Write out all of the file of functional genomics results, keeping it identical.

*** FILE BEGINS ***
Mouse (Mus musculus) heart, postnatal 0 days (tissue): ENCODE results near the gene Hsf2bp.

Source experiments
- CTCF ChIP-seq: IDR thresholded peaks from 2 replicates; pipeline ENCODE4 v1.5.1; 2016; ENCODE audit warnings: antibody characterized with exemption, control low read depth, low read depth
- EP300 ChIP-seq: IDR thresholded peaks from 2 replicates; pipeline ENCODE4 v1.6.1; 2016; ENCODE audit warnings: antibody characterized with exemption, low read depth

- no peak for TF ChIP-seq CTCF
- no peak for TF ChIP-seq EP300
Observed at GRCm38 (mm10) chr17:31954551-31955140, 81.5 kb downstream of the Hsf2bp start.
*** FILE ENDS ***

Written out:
Mouse (Mus musculus) heart, postnatal 0 days (tissue): ENCODE results near the gene Hsf2bp.

Source experiments
- CTCF ChIP-seq: IDR thresholded peaks from 2 replicates; pipeline ENCODE4 v1.5.1; 2016; ENCODE audit warnings: antibody characterized with exemption, control low read depth, low read depth
- EP300 ChIP-seq: IDR thresholded peaks from 2 replicates; pipeline ENCODE4 v1.6.1; 2016; ENCODE audit warnings: antibody characterized with exemption, low read depth

- no peak for TF ChIP-seq CTCF
- no peak for TF ChIP-seq EP300
Observed at GRCm38 (mm10) chr17:31954551-31955140, 81.5 kb downstream of the Hsf2bp start.